I hope this note finds you well. I am writing this note on the Spring Equinox, imagining the life peeking out from under some of the snow we have here in Boston. I am glad to see the winter go, as my friend Tyrone said, “We survived our first of four winters under the Trump regime.” I am hoping that the life of spring gives even greater life to our growing resistance to policies of violence and oppression that keep coming out of Washington.
I wanted to spend most of my note this month reflecting on the recent tv special, When We Rise. This was a four-night special that played on ABC telling some of the story of the LGBTQ movement in the United States. The special focused on three primary characters living in San Francisco, Cleve Jones, Ken Jones (no relation), and Roma Guy. To be honest, I was quite resistant to the show and was not planning to watch it. After choosing not to watch it when it was on tv, I started receiving letters from some of you telling me about how much it meant to you. I then visited two members in a Boston jail who also told me that they had watched it, and said I should do the same. I was resistant because I did not want to be disappointed. I didn’t want to watch it because I knew they couldn’t cover everything, and I knew I would get upset. I didn’t want to watch it because I didn’t want to see Dustin Lance Black white wash the story. However, due to the letters I got from the inside and the jail visits I had, I decided I should watch the special.
Of course, like any mainstream story, there are deep flaws with When We Rise. One piece of the problem that many have been talking about is the absence of bisexual people and the only token inclusion of transgender women. I was disappointed that there was no attention to prisoners, though there was some important attention to police brutality and harassment of LGBT people. However, I was very moved by the series (I only watched the first 3 parts, up until 2006). It also didn’t hurt that there were lots of cute people in the cast (I swoon for Michael K. Williams). I appreciated seeing spaces in San Francisco that I am familiar with. I’ve walked down Castro street, cruising the guys. I’ve been to events at the Women’s Building. I’ve walked around the Mission. I appreciated seeing places that I know are important to our LGBTQ liberation story. While it was an incomplete picture, I am so glad that someone tried to tell this complicated story.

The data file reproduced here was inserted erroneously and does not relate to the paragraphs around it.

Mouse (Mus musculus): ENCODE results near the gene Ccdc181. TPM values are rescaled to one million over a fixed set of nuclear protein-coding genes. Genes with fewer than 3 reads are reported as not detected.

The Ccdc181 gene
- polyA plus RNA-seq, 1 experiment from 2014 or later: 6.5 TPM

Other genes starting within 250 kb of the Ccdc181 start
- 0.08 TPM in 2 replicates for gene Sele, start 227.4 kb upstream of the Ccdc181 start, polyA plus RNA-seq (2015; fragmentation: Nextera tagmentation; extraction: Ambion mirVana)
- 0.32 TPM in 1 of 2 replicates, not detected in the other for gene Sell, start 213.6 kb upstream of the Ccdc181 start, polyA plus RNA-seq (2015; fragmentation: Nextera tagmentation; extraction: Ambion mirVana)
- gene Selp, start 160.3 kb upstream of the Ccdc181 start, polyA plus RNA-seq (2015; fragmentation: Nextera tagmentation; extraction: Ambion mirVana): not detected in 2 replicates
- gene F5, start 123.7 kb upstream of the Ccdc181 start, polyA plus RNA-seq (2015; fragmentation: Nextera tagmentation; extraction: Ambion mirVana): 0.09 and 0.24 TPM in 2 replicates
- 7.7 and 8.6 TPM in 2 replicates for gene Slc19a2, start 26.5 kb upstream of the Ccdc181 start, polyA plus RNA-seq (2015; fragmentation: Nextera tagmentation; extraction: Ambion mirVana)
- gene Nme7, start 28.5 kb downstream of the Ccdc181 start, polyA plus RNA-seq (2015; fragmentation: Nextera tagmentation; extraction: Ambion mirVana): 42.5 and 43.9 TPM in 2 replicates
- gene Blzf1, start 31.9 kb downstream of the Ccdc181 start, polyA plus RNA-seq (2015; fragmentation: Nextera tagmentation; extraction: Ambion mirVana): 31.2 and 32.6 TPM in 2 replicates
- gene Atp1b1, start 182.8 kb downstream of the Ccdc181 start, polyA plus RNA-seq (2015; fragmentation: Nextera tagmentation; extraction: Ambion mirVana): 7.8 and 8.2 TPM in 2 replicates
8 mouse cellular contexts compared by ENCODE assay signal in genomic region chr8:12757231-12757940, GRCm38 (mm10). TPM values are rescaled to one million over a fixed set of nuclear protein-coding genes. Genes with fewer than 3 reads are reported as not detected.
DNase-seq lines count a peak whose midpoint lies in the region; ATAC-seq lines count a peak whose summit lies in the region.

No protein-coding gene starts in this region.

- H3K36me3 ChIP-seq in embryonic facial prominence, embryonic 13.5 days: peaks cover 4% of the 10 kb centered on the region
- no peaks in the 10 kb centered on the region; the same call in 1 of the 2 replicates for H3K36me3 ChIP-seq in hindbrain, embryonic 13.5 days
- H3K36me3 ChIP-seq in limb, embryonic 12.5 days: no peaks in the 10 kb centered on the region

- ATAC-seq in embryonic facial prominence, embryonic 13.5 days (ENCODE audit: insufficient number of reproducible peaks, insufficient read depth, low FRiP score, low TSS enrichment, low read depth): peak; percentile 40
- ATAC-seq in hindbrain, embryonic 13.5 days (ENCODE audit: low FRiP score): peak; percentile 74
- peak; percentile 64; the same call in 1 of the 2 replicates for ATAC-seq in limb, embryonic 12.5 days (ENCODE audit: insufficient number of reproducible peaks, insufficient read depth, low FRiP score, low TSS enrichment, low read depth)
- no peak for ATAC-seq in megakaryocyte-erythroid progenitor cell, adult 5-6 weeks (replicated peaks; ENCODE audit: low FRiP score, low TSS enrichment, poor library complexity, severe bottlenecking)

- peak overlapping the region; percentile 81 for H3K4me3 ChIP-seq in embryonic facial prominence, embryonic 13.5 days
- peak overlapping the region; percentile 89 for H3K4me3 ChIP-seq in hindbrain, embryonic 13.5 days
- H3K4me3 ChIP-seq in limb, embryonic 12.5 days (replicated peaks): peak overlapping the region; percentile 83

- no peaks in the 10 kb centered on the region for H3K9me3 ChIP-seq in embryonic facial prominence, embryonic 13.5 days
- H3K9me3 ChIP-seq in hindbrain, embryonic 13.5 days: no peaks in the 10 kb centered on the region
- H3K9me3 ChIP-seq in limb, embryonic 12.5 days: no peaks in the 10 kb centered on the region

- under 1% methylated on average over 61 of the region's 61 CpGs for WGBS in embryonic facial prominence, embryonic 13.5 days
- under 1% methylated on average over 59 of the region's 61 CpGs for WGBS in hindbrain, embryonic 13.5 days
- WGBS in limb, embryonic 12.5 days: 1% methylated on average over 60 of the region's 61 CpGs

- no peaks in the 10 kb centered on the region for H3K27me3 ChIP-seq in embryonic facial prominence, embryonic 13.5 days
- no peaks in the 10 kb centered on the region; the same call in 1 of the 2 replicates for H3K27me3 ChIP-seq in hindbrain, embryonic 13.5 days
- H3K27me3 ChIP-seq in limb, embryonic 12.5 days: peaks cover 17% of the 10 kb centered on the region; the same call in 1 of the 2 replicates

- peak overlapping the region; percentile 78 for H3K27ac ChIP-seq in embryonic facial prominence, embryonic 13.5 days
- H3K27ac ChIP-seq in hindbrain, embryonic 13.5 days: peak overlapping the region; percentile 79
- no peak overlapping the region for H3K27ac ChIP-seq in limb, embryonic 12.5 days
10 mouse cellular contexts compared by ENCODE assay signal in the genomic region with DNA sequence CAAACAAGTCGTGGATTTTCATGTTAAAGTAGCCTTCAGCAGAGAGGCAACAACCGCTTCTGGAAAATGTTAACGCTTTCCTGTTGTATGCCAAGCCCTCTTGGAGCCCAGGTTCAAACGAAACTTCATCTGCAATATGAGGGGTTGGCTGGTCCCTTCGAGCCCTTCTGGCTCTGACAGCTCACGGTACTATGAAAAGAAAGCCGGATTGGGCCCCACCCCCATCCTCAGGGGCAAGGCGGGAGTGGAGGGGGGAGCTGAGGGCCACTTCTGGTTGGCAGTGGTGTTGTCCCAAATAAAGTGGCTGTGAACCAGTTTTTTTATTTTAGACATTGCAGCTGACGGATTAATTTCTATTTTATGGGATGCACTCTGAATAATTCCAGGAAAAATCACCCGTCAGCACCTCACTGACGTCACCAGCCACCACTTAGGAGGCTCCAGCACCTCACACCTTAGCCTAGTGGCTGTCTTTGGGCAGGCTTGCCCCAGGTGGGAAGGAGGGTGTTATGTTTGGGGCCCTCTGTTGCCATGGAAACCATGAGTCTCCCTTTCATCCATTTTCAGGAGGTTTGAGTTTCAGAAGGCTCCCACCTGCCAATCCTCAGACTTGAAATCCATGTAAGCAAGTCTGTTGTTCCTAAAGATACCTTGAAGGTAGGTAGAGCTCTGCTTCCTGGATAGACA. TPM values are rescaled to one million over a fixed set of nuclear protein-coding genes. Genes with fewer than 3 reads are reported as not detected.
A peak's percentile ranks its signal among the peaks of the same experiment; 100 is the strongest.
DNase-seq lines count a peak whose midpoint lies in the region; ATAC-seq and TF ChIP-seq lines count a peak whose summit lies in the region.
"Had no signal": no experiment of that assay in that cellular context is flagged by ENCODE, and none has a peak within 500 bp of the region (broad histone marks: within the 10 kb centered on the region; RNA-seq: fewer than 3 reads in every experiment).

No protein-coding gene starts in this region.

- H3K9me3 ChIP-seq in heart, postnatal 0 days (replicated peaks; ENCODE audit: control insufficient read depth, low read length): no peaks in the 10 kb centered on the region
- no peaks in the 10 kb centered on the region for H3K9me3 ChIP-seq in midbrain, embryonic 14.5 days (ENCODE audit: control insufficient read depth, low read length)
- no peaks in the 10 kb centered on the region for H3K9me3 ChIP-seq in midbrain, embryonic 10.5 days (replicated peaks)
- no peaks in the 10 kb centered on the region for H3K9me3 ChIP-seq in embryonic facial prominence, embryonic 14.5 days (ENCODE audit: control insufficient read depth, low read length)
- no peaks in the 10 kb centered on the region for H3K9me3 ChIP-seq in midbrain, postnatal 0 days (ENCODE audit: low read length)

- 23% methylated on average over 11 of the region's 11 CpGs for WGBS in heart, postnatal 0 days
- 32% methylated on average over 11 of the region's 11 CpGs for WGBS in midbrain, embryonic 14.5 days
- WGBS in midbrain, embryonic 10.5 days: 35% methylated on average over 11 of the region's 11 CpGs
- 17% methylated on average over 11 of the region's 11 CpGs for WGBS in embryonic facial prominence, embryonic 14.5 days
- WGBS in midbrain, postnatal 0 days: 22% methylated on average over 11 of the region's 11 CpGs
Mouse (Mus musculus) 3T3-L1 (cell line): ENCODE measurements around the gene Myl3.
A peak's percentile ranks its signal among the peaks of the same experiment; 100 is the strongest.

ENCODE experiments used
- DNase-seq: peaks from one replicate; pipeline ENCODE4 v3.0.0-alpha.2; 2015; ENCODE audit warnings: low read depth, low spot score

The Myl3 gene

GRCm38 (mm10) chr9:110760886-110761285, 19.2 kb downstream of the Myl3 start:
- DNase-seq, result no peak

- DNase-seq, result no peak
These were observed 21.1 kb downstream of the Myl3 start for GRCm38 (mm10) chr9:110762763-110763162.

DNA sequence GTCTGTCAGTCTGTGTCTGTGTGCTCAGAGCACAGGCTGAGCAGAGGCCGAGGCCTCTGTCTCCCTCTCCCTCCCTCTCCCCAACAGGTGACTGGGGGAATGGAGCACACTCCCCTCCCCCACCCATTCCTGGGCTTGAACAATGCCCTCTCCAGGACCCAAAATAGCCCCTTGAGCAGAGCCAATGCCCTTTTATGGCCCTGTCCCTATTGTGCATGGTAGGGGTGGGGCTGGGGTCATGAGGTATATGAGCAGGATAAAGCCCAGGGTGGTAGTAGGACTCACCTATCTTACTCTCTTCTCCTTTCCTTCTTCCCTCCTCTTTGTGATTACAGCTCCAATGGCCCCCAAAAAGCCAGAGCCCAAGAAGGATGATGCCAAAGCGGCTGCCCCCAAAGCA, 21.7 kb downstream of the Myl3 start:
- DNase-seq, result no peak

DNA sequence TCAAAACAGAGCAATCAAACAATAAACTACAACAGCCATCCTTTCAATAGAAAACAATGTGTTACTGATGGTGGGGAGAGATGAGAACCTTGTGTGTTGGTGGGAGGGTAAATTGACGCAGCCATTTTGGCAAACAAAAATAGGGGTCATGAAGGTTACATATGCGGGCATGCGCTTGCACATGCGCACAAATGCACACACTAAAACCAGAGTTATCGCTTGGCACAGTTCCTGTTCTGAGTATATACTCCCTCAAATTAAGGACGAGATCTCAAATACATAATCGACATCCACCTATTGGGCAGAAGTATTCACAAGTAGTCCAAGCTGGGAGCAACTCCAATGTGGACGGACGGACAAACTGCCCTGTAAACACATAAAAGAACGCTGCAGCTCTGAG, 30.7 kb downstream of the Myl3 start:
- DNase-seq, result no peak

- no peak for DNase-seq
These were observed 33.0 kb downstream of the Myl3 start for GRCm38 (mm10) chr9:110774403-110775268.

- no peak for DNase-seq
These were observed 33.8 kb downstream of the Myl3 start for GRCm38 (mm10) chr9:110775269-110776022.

I was particularly moved by the stories around the early days of the AIDS crisis. I often think about how we lost such a huge part of our community to AIDS. According to another documentary I’ve seen, We Were Here, one half of all the gay men in San Francisco died during the first 10 years of AIDS. We do not talk enough about the community trauma we hold due to all that loss. We lost so many of the radical gay men mentors we should have had. We lost the feminist, anti-racist, sex-positive, anti-capitalist gay and bisexual men who were organizing and f*cking all across the country. As we were dying, one of the things When We Rise showed so well, was that it was lesbians who came to the aid of gay and bisexual men. It was these amazing sisters in the struggle who staffed the AIDS wards when no one else would. This story too often disappears. This care and solidarity should remind those of us who are men to be sure we are acting in solidarity with lesbian and bisexual women.
The LGBTQ movement has not ended. The stories told in When We Rise are far from the only stories that need to be told. One of the roles this magazine can play is to provide space for us to tell our own stories, stories of the past and stories of right now. The movement continues today, there is so much work to be done. I am thankful for those of you who told me to watch this ABC special, I appreciate your wise suggestions coming from behind the walls. We will keep telling our stories and writing down the walls knowing that once there were no prisons, that day will come again.
In loving solidarity,